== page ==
US National Portrait Gallery Looks Back at 1968

2018-07-09

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  • The year 1968 was a time of great social and political unrest in the United States.
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  • The Vietnam War had reached a turning point.
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  • The Civil Rights Act was signed into law, which helped guarantee fair housing to all Americans.
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  • On television, people were watching everything from the summer and winter Olympics to the first manned orbit of the moon.
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  • Newsmakers from 1968 included President Lyndon Johnson, civil rights leader Martin Luther King, Junior, and then-presidential candidate Richard Nixon.
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  • It was also the year when the Smithsonian Institution opened the National Portrait Gallery to the public.
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  • The museum is a short walk from the National Mall in Washington, D.C.
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  • To celebrate its 50th anniversary, the museum is presenting a show about that memorable year and the people who helped shape it.
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  • It is called "One Year: 1968, An American Odyssey."
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  • The show offers 30 images -- from photographs, paintings and magazine covers that represent that period.
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  • Museum director Kim Sajet says the show is especially timely, as the nation is once again dealing with major political and social changes.
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  • A large part of the dissatisfaction 50 years ago was U.S. involvement in Vietnam.
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  • Americans increasingly opposed the war.
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  • President Johnson supported the war effort, and the government in South Vietnam.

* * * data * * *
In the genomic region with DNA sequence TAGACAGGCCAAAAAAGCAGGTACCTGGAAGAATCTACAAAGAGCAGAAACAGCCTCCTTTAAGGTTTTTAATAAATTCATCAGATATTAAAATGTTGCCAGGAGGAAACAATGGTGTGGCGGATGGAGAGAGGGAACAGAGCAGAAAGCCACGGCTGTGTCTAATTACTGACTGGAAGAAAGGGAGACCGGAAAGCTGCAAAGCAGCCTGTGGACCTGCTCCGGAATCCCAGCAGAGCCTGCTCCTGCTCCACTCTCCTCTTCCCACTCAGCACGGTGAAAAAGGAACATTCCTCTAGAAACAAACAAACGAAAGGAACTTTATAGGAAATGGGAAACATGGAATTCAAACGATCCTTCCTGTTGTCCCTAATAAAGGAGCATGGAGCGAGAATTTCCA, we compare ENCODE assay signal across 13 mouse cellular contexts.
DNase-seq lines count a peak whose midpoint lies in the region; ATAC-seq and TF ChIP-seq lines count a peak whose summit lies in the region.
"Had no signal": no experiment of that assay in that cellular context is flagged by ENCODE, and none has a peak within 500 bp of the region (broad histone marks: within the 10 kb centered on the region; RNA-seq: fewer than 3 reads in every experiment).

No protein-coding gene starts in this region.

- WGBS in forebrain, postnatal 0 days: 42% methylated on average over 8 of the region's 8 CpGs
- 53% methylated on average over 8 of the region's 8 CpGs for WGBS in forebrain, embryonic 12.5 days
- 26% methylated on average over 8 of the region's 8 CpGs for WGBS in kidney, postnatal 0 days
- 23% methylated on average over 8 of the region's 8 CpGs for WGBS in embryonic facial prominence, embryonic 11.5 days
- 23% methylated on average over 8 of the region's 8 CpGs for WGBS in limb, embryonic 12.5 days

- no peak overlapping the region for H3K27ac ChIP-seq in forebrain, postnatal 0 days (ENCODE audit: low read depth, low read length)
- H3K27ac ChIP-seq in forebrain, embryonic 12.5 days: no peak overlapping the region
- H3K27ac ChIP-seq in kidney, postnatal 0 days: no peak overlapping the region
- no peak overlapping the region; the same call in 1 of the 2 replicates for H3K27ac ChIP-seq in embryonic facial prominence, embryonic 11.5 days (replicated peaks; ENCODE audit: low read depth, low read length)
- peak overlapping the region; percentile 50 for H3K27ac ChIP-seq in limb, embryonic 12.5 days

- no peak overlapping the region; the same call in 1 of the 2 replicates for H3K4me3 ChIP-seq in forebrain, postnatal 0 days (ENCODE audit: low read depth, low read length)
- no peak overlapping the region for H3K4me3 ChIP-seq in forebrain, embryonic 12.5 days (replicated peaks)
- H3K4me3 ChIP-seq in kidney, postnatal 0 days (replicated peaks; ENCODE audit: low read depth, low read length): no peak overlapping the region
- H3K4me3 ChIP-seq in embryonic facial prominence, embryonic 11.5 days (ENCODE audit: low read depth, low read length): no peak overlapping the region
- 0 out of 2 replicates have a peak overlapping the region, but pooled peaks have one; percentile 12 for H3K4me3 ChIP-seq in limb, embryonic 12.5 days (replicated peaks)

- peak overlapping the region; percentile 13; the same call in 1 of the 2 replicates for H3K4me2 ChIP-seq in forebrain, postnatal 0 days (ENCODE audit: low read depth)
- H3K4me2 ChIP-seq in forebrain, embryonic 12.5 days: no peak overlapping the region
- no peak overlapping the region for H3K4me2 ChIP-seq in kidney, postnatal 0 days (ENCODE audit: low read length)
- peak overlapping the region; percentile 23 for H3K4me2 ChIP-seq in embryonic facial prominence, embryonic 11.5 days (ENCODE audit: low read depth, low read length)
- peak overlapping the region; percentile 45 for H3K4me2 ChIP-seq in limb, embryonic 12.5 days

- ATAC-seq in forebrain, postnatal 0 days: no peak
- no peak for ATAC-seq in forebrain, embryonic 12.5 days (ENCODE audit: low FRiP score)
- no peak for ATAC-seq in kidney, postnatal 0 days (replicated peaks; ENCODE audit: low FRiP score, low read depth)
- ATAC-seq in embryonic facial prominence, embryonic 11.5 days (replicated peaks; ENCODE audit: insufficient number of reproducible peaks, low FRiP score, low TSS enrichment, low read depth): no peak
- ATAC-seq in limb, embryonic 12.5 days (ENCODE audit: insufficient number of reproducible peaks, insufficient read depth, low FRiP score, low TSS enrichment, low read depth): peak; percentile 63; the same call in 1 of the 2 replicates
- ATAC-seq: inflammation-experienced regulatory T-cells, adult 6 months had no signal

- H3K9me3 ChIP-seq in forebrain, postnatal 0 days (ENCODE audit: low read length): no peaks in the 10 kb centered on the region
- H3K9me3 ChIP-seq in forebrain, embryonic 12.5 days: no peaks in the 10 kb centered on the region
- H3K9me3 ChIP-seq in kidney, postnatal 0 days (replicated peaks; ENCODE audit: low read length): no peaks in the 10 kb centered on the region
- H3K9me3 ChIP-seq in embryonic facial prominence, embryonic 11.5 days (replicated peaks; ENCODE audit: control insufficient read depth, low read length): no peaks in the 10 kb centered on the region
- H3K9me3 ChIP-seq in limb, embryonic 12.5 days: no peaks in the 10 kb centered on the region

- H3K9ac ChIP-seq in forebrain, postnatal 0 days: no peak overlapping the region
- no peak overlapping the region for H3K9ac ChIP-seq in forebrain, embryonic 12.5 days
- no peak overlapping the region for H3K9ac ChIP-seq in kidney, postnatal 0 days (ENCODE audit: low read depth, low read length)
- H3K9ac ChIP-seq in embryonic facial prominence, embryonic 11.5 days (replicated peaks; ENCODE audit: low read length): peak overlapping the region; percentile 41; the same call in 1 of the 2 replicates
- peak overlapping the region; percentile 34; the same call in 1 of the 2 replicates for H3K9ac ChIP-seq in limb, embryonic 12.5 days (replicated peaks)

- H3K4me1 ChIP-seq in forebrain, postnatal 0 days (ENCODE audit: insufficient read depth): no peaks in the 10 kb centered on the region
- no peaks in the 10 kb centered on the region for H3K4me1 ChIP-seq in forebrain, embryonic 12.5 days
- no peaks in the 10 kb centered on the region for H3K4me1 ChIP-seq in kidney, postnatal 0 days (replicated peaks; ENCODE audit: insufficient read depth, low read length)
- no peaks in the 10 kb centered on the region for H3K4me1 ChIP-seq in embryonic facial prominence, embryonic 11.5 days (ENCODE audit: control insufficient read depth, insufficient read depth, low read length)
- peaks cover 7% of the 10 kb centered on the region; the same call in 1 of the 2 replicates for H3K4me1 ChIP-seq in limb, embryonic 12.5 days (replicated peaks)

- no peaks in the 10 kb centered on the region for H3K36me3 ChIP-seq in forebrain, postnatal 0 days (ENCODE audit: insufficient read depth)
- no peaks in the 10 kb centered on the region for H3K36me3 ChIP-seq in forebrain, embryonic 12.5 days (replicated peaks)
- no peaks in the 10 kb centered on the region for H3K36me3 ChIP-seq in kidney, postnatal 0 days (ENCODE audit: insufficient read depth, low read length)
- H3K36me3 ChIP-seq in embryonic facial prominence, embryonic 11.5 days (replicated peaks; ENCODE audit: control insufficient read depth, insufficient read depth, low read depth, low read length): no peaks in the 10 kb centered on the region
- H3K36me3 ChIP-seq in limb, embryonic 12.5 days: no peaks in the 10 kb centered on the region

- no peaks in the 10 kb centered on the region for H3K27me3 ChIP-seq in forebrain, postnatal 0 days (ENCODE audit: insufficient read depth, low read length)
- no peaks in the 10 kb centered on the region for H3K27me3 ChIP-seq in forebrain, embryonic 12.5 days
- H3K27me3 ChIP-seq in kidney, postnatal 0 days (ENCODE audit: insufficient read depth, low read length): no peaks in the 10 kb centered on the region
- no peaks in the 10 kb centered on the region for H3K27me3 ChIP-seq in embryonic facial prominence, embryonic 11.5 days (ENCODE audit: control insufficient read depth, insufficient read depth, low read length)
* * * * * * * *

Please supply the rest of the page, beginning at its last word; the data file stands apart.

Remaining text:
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  • His unpopularity is represented in a political cartoon that is part of the exhibit.
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  • Artist David Levine created the cartoon.
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  • The image shows Johnson as King Lear, the lead character of the Shakespeare play of the same name.
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  • As theater-goers know, the king slowly loses his ability to think clearly.
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  • Other major social and political issues were entering American culture in 1968, too.
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  • Sajet says she sees many similarities between 40 years ago and today.
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  • "So for example, there is a very dramatic cover that was put on Time magazine in June to describe a story that they were doing about the gun in America, and it's very confrontational because a gun is literally pointed at you, the reader, (the) viewer. This is, of course, a conversation that continues in America today."
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  • There is also a photograph of Shirley Anita Chisholm of New York.
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  • She was the first African-American woman elected to the House of Representatives.<